Skip to: Content
Skip to: Site Navigation
Skip to: Search


How do hyenas observe Lent? By eating more donkey. (+video)

As Ethopian Christians give up meat and dairy for Lent, hyenas are forced to switch from scavenging to hunting, a new study has found. 

By Stephanie PappasLiveScience Senior Writer / April 5, 2012

A hyena roams the open plains of Kenya's Maasai Mara game reserve.

Melanie Stetson Freeman/Staff

Enlarge

Humans aren't the only ones who give up certain foods for Lent. In the 55 days before Easter in Ethiopia, hyenas are forced to turn from scavenging to hunting to make up for Christians' fasting traditions.

Skip to next paragraph
Observant Ethiopian Christains give up meat and dairy for Lent, and it appears some spotted Hyenas are observing the religious holiday, too, by adjusting their diets to find the protein they can no longer get from trash cans.

Members of the Orthodox Tewahedo Church give up meat and dairy during the Lent period in Ethiopia. Now, a new study of hyena droppings finds that local hyenas, deprived of butcher scraps during this time period, supplement their diets by hunting donkeys for food instead.

Spotted hyenas are adept hunters, capable of bringing down prey such as zebras, wildebeests and even young rhinoceroses. But these pack hunters are also adaptable: They scavenge freely, devouring everything from dead birds and mammals to garbage and dung.

"Hyenas can eat almost any organic matter, even putrid carrion and anthrax-infected carcasses," study researcher Gidey Yirga of Mekelle University in Ethiopia said in a statement. "They are capable of eating and digesting all parts of their prey except hair and hooves. Bones are digested so completely that only the inorganic components are excreted in the hyena's droppings."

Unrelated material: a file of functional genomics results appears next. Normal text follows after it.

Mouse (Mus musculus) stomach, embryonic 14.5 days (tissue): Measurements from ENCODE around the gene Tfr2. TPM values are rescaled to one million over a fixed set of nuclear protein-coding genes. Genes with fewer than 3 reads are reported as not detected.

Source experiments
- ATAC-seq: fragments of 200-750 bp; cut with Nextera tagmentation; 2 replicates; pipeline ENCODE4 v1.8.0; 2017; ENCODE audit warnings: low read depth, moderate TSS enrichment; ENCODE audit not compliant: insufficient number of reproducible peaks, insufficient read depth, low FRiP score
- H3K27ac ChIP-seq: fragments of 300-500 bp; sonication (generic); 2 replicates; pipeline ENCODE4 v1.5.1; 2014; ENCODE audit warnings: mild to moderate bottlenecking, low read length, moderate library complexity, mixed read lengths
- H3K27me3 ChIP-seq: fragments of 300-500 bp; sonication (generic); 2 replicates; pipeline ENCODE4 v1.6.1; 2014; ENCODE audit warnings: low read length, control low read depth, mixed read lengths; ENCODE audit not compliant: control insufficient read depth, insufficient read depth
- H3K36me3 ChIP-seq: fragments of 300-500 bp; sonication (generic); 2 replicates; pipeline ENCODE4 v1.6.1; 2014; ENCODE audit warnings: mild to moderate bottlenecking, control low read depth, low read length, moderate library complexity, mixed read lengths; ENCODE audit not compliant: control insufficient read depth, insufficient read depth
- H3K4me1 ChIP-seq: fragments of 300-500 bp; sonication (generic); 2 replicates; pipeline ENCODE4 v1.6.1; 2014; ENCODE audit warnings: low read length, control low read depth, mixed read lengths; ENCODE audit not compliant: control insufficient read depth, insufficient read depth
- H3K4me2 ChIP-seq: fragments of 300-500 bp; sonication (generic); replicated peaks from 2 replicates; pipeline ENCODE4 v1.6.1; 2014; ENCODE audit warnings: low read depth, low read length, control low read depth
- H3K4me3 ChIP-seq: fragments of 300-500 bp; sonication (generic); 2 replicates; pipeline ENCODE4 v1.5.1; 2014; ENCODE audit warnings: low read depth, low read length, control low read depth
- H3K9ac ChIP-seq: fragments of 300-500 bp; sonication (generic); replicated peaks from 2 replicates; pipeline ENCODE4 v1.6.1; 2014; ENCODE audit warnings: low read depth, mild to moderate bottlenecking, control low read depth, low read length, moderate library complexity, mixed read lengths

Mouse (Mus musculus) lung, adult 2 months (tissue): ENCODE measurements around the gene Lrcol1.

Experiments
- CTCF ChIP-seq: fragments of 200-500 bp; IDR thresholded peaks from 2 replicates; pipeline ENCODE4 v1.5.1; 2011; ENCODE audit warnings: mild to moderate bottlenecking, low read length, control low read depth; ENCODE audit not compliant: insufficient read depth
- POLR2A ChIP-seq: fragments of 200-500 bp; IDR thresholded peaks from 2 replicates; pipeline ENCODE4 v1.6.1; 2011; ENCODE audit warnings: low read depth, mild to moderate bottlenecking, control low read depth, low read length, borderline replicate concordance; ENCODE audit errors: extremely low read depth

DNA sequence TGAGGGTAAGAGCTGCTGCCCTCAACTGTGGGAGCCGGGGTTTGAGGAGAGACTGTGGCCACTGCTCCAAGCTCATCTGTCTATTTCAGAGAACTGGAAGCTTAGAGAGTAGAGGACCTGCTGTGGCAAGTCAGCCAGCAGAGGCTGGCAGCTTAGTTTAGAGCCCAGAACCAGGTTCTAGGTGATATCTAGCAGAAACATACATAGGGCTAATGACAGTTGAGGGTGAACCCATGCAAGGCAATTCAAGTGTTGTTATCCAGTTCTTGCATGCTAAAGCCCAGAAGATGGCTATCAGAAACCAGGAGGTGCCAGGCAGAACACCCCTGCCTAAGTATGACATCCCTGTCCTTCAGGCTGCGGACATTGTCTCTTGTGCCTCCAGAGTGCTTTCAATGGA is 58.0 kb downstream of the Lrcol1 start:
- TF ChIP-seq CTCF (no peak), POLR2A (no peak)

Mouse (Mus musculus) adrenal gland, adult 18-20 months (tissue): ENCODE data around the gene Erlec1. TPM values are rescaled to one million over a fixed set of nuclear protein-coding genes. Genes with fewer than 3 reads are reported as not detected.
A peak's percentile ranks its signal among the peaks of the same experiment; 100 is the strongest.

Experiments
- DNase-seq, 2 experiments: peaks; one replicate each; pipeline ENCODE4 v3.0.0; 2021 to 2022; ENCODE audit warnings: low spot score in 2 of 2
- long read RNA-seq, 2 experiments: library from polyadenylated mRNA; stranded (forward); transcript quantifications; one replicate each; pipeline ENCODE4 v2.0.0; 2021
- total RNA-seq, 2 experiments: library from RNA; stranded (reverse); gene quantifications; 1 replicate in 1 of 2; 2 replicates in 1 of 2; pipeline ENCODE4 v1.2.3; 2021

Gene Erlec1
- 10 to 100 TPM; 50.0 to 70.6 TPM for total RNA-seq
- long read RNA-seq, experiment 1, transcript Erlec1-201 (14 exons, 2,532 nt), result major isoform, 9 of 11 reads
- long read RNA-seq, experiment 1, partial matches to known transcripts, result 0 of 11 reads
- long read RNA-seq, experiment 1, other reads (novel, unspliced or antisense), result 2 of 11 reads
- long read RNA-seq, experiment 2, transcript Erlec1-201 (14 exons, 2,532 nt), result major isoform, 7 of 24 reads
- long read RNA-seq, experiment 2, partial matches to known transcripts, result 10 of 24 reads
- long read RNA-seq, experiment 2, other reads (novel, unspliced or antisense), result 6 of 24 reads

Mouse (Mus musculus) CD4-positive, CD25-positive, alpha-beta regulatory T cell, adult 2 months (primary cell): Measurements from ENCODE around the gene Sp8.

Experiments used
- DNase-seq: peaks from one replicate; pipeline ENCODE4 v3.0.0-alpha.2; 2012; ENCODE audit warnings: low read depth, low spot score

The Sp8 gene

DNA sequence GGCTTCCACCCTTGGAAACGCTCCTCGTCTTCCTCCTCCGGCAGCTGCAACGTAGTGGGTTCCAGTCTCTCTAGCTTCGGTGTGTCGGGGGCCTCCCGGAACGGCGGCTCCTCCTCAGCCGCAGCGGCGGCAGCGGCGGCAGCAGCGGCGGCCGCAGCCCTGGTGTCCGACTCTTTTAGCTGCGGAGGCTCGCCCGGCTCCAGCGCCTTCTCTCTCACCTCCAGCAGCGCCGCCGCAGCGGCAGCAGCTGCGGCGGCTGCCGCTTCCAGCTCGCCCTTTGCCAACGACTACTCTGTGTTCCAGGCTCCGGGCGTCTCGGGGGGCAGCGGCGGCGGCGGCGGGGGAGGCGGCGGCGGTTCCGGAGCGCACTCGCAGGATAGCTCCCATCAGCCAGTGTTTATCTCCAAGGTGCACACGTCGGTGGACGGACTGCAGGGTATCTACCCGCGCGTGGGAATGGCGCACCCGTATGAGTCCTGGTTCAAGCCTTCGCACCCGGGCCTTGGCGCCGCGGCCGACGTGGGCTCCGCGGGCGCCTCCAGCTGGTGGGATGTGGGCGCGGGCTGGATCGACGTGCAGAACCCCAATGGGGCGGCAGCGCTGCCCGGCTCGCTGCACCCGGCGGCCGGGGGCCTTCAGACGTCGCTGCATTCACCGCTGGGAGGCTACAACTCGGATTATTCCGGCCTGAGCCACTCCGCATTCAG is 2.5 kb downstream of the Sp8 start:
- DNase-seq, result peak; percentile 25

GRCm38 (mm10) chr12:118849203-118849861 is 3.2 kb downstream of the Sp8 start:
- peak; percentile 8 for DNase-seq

Knowing that hyenas scavenge from human garbage, Yirga and his colleagues investigated whether human diet changes influence what hyenas eat. They focused on Lent, collecting hyena droppings from three sites in Northern Ethiopia on the first and last days of Abye Tsome, or Lent, and then again 55 days after the fast ended. The result was a collection of 553 individual droppings.

An analysis of the scat showed that hyenas turned to a diet of donkey as humans gave up butchering meat. Before Lent, 14.8 percent of hyena droppings contained donkey hair. During Lent, that number increased to 33.1 percent, dropping again to 22.2 percent once Lent ended and butcher scraps again appeared around human settlements.

The results, published today (April 4) in the Journal of Animal Ecology, illustrate how adaptable and opportunistic hyenas are, according to the researchers. They also show how intertwined the lives of humans and hyenas really are — a fact that could have implications for how hyena-human conflict should be managed.

"Understanding details of the foraging behavior of carnivores in an anthropogenic environment can help reveal specific causes of conflict, leading to better strategies for reducing availability of anthropogenic food and preventing conflict," Yirga said.

You can follow LiveScience senior writer Stephanie Pappas on Twitter @sipappasFollow LiveScience for the latest in science news and discoveries on Twitter @livescience and on Facebook.

Read Comments

View reader comments | Comment on this story

  • Weekly review of global news and ideas
  • Balanced, insightful and trustworthy
  • Subscribe in print or digital

Special Offer

 

Doing Good

 

What happens when ordinary people decide to pay it forward? Extraordinary change...

Danny Bent poses at the starting line of the Boston Marathon in Hopkinton, Mass.

After the Boston Marathon bombings, Danny Bent took on a cross-country challenge

The athlete-adventurer co-founded a relay run called One Run for Boston that started in Los Angeles and ended at the marathon finish line to raise funds for victims.

 
 
Become a fan! Follow us! Google+ YouTube See our feeds!